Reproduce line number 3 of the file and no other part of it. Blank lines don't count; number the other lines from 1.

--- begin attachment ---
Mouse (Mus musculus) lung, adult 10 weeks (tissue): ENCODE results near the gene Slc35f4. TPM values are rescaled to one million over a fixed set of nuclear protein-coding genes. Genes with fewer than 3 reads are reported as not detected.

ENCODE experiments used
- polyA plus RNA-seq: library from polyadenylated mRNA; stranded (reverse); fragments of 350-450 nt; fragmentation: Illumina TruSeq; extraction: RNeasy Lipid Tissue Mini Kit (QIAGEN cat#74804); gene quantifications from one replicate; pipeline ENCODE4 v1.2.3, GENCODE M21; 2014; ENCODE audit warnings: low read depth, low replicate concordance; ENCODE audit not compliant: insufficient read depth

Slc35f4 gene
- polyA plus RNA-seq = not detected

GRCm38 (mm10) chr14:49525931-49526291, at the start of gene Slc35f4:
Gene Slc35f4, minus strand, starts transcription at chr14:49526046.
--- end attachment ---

- polyA plus RNA-seq: library from polyadenylated mRNA; stranded (reverse); fragments of 350-450 nt; fragmentation: Illumina TruSeq; extraction: RNeasy Lipid Tissue Mini Kit (QIAGEN cat#74804); gene quantifications from one replicate; pipeline ENCODE4 v1.2.3, GENCODE M21; 2014; ENCODE audit warnings: low read depth, low replicate concordance; ENCODE audit not compliant: insufficient read depth